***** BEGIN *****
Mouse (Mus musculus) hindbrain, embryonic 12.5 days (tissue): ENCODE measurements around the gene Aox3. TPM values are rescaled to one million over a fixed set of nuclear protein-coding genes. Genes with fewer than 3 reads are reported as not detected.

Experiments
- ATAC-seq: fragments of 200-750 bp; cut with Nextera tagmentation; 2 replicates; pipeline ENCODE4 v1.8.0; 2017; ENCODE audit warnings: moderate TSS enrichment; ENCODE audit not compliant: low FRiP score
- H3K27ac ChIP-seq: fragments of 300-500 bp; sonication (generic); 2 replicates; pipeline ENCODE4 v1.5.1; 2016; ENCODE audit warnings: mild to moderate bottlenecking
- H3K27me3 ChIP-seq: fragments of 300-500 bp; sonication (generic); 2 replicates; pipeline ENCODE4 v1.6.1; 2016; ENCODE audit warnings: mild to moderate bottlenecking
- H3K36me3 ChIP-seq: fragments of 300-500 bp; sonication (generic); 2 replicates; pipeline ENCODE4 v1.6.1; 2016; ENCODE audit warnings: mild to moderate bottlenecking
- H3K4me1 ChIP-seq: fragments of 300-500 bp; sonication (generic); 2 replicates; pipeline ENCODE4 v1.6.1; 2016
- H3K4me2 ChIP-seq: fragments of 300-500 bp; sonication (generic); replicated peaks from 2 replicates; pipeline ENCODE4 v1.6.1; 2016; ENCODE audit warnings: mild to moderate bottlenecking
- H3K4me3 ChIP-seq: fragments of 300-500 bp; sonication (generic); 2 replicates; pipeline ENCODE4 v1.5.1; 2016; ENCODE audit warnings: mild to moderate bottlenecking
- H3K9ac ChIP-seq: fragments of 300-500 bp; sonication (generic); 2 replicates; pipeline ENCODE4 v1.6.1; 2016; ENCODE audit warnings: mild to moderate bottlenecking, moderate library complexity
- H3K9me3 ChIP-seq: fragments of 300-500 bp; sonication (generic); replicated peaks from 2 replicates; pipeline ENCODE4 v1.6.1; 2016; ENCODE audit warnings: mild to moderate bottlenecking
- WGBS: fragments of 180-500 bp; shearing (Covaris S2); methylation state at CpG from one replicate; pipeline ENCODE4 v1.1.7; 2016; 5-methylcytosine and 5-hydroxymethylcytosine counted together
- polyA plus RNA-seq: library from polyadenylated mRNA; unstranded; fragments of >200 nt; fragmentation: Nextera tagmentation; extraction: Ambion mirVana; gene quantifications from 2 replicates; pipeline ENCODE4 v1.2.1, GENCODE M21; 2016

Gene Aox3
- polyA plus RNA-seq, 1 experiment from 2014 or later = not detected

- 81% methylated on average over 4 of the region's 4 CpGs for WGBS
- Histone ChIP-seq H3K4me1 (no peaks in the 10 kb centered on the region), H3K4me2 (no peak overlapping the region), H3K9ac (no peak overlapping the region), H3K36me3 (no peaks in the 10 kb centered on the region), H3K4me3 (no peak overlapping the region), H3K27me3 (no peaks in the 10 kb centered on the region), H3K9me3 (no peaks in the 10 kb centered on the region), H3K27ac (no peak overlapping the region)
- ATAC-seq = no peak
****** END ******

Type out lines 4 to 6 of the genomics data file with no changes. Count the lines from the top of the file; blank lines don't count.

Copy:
- H3K27ac ChIP-seq: fragments of 300-500 bp; sonication (generic); 2 replicates; pipeline ENCODE4 v1.5.1; 2016; ENCODE audit warnings: mild to moderate bottlenecking
- H3K27me3 ChIP-seq: fragments of 300-500 bp; sonication (generic); 2 replicates; pipeline ENCODE4 v1.6.1; 2016; ENCODE audit warnings: mild to moderate bottlenecking
- H3K36me3 ChIP-seq: fragments of 300-500 bp; sonication (generic); 2 replicates; pipeline ENCODE4 v1.6.1; 2016; ENCODE audit warnings: mild to moderate bottlenecking